It’s one of the hottest topics in the project management industry today. We spend so much time thinking about how to do projects that we sometimes forget about whether we should do the projectds in the first place. Here’s a short article on Project Portfolio Management.
I’m working on the Return on Investment of Project Management this week and I’ve come across a fascinating reference to how expectations can have a remarkable effect. Freek Vermeulen notes that just the expectation of better performance seems to be able to deliver it – up to 6% worth! That’s serious money when you’re talking about project management improvements. If we add this to the well-documented Hawthorne Effect which I’ve written about here before which can improve…
One of the biggest and earliest challenges in implementing enterprise project management is defining the benefits to management. Talking about epm system features or the intricacies of your project management process is of little interest to management unless you can tie it to how this will impact the organization overall. This article looks at how to define the business benefits of epm.
How does one define the first critical phase of an EPM deployment? What is the minimum deployment possible that will ensure a successful EPM implementation?. This article looks at the first EPM hurdle.
There are so many articles and books on Enterprise Project Management but one of the first and biggest challenges comes when you discover that not everyone means the same thing by EPM. Each vendor, consultant and expert is colored by their experience and background. Making sure that everyone on your team is singing from the same hymn book when you’re starting an EPM project can make all the difference to success or failure.
I was asked lately how to find the great reports and dashboards that Microsoft shows in its sales demonstrations. Happily, Microsoft makes those example files available online for anyone who has Project Server 2007. The reports are based on Microsoft SQL Reporting Services which has a wide range of reporting functionality. You could, for example, create reports which are scheduled to leave the report file in a particular area and then automatically send an email…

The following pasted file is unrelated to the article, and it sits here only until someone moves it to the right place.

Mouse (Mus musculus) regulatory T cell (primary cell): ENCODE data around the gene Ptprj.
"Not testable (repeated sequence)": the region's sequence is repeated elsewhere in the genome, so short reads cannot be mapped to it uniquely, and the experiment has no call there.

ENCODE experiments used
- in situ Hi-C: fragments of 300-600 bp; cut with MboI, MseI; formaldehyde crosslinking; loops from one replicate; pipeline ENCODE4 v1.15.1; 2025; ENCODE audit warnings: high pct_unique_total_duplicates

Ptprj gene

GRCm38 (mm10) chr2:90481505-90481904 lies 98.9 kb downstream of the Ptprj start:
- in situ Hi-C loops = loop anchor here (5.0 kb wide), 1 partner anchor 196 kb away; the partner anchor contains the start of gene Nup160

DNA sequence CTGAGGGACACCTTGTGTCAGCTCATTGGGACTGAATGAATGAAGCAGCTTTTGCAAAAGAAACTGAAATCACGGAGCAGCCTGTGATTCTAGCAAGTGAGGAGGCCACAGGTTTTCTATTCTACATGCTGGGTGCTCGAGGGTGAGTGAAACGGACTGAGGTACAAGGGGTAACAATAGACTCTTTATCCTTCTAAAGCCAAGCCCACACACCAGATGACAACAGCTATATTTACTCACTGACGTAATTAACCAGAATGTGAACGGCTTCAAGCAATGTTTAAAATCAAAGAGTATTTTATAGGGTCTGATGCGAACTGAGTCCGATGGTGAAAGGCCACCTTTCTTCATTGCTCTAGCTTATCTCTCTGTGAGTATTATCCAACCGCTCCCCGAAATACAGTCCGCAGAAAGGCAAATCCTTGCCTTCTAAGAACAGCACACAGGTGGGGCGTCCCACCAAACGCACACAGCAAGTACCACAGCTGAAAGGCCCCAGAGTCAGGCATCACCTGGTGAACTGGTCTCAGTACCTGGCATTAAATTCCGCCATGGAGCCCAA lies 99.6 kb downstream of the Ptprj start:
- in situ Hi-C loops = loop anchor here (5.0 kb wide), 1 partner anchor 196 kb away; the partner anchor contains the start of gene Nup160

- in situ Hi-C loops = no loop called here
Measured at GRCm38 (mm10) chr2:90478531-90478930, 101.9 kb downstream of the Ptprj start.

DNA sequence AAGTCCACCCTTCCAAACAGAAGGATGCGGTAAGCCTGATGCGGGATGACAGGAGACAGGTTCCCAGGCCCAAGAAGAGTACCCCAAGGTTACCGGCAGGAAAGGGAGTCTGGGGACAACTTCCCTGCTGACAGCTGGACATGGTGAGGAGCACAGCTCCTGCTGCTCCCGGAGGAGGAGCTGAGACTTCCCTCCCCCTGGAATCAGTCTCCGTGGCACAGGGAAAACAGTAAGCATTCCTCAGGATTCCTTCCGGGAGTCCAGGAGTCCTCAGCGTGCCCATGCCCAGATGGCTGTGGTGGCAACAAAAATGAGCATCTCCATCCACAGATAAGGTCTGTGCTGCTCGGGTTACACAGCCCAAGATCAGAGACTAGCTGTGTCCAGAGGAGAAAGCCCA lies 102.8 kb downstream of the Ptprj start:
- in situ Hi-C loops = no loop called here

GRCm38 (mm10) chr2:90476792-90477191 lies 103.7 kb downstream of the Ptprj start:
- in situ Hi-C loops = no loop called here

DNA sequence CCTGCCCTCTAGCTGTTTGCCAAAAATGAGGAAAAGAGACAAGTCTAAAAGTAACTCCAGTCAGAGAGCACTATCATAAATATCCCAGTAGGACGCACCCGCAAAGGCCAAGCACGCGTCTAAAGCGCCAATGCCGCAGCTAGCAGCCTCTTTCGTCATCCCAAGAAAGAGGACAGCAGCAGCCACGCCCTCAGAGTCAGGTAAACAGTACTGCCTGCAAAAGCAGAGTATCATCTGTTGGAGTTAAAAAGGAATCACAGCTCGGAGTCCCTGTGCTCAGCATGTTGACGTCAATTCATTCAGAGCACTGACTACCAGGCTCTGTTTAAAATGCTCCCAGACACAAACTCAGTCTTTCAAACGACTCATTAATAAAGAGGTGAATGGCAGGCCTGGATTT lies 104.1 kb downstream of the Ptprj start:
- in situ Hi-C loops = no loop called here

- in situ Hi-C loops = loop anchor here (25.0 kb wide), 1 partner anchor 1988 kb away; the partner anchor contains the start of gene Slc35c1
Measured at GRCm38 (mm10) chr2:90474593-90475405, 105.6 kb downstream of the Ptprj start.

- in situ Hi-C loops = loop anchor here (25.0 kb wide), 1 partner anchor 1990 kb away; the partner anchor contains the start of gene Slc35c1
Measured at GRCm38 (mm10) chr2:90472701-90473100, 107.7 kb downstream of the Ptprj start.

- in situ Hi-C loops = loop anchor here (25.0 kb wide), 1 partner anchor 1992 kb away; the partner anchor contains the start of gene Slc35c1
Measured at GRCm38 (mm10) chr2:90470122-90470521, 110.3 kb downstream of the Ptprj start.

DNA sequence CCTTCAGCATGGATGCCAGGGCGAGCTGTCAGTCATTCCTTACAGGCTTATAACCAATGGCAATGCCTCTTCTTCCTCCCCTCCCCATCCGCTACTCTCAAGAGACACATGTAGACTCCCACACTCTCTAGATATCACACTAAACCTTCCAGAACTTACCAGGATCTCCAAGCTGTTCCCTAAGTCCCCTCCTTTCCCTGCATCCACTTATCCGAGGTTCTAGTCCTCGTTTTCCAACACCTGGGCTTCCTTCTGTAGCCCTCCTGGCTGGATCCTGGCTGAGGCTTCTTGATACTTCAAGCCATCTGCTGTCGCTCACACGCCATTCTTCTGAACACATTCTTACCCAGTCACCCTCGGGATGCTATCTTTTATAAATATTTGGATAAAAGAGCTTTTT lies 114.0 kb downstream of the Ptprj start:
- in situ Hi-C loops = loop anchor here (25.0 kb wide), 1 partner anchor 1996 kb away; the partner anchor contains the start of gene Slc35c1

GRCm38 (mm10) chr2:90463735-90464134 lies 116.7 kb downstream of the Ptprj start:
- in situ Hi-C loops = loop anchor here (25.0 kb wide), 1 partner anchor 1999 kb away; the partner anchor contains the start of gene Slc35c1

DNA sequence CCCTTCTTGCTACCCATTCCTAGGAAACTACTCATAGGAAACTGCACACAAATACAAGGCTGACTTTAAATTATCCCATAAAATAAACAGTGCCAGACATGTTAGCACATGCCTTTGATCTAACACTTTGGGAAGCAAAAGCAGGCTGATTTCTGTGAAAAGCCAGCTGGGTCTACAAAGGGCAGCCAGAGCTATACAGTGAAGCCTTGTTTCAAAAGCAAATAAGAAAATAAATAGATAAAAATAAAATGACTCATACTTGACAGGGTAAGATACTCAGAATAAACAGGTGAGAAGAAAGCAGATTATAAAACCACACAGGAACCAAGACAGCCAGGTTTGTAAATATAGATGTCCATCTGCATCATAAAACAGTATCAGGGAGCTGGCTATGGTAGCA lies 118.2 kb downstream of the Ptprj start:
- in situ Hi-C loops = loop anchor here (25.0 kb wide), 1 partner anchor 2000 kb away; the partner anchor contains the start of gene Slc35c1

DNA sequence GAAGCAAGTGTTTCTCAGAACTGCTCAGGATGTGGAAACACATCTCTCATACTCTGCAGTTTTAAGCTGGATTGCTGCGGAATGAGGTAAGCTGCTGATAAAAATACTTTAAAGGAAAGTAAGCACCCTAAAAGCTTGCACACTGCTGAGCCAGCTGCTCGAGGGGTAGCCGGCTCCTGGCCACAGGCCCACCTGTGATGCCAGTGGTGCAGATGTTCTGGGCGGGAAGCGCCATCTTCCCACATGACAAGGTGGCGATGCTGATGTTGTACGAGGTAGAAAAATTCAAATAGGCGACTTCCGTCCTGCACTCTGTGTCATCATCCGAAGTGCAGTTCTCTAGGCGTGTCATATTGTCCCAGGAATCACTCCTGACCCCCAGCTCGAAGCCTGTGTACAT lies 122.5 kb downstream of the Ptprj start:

There is a movement afoot to promoted only centralized project management and you’d think you’d be most likely to hear that lecture on a site dedicated to enterprise project management like this one is. However, there’s nothing about the project management industry or the project management systems industry that makes centralized project management the ideal solution for every problem. Even here on EPM Guidance, we can come up with an argument for being more effective by having a de-centralized project management architecture. This article debunks the myth that only centralized project management is effective.
One of the grand debates in enterprise systems is whether you should be looking for one all-in-one tool or whether it’s better to look for the “best-of-breed” in each type of tool that you need. Can’t you do both? Use the all-in-one when it’s appropriate and the best-of-breed when the functionality outweighs the value of integration?
One of the classic problems that those creating new Project Management Offices (PMOs) fail to deal with is the challenge of having enormous responsibility with miniscule authority. It’s a challenge caused by where the PMO is placed within the organization’s organigram. Dealing with this dichotomy early is often a key success factor in the PMO’s evolution. Find out more in this article on the PMO’s dotted line.
Scorecard and Business Intelligence software is the hot button of the IT world these days but the display, as beautiful as it might be, is only as good as the data it comes from. In fact, a dashboard display that shows bad indictors because there is no business process behind the metrics is more dangerous than no display at all.